I remember taking my oldest daughter
to the beach,
slathering her in sunscreen
and securing the frilly, floppy hat
over her red curls.
The rest of the day was spent
walking behind her, picking up the hat
and replacing it on her head.
Worst sunburn I’ve ever had.
I remember my toddler son chasing seagulls
across the sand,
arms outstretched, Gilligan hat on his head,
always on his tiptoes,
heals never touching the sand.
He would turn back to look at us,
point at the skittering birds
and laugh as a carefree child
ought to laugh.
I remember my youngest daughter’s
first time at the beach, still too young to walk.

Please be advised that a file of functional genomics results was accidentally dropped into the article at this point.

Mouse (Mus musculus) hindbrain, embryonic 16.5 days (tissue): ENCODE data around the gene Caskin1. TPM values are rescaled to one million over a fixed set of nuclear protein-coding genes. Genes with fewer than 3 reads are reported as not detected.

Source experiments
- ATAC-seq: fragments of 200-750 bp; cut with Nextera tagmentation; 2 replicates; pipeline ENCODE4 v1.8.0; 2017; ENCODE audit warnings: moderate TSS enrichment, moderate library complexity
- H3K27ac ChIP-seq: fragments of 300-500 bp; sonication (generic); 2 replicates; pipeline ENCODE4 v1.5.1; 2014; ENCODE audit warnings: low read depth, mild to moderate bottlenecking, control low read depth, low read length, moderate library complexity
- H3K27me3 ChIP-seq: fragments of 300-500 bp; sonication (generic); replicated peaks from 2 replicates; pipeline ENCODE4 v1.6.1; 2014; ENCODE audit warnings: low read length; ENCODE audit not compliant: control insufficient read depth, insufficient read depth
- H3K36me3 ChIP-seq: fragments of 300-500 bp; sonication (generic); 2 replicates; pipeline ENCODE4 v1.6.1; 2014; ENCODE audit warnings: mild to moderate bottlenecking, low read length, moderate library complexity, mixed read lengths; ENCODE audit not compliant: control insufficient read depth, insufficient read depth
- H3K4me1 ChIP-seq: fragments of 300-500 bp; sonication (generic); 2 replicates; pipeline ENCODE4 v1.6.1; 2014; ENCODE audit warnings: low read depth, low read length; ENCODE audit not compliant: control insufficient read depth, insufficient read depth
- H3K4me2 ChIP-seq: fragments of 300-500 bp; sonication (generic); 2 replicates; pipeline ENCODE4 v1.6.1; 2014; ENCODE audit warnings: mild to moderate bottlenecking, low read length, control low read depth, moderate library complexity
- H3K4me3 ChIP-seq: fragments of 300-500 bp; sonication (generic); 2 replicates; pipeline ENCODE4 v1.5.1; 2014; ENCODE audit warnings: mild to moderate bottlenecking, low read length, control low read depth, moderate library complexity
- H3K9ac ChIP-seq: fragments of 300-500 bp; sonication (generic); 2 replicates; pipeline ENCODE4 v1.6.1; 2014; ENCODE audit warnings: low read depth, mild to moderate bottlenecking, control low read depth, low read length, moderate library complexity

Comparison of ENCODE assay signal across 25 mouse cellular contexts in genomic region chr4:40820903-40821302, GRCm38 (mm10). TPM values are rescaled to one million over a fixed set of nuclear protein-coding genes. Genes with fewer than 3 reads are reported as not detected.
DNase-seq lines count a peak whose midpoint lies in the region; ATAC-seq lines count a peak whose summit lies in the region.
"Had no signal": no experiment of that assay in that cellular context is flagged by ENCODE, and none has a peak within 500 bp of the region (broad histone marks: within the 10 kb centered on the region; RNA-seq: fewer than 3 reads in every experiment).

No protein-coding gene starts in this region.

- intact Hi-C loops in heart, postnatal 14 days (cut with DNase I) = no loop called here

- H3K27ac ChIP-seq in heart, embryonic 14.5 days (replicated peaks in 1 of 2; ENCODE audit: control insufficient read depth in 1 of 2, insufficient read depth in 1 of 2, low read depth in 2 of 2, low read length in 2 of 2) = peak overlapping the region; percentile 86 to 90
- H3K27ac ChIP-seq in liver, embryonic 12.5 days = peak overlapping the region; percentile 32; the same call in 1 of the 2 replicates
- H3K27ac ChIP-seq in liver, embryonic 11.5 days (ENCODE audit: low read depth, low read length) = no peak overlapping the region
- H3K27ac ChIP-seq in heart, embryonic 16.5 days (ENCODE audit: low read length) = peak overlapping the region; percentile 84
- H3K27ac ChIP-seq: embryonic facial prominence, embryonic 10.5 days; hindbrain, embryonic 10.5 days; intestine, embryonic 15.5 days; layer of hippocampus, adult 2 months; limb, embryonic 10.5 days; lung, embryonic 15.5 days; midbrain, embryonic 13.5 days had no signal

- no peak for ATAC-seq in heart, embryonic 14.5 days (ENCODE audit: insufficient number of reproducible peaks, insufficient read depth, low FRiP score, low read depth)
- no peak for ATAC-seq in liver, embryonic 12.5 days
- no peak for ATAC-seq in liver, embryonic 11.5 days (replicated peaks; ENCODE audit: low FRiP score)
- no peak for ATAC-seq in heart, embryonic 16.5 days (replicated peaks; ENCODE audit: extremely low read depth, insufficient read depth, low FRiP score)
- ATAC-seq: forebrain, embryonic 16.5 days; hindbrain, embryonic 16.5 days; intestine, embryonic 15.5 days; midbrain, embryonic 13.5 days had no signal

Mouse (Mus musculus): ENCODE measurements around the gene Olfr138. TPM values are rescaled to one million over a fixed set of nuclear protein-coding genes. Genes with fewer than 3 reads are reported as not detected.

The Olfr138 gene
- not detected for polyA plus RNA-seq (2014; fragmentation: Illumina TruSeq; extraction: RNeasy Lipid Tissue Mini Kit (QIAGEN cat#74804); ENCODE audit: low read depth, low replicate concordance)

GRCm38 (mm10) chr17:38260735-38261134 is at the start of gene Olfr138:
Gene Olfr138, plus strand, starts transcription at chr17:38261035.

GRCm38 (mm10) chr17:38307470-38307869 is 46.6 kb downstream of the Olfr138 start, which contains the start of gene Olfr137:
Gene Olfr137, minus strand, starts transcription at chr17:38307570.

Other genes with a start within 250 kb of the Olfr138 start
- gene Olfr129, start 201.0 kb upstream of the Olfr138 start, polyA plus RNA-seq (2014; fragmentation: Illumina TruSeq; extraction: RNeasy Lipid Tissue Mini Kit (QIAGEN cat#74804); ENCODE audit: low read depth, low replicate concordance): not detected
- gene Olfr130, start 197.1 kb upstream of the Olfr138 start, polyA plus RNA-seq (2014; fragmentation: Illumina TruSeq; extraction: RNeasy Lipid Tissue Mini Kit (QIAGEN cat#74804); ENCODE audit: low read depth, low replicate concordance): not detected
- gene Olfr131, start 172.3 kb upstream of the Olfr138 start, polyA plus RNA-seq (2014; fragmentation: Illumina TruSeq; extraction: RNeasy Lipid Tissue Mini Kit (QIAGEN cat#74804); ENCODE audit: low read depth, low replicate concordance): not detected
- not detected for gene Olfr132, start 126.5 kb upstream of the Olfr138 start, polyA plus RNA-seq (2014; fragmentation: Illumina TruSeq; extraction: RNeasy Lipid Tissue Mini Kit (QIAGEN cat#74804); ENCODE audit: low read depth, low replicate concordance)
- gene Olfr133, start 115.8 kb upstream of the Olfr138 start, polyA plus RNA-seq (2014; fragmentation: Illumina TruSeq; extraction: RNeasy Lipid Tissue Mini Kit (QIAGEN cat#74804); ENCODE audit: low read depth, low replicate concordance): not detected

We would hold her by her hands
and lower her to the sand,
the lower she got the higher she would raise
Not once did she touch sand without crying,
perfectly content to explore
to the edge of the blanket,
and no further.
Somehow, I thought they would always
be that age,
but I do often wonder,
whether it is they,
who I have allowed
to get so old.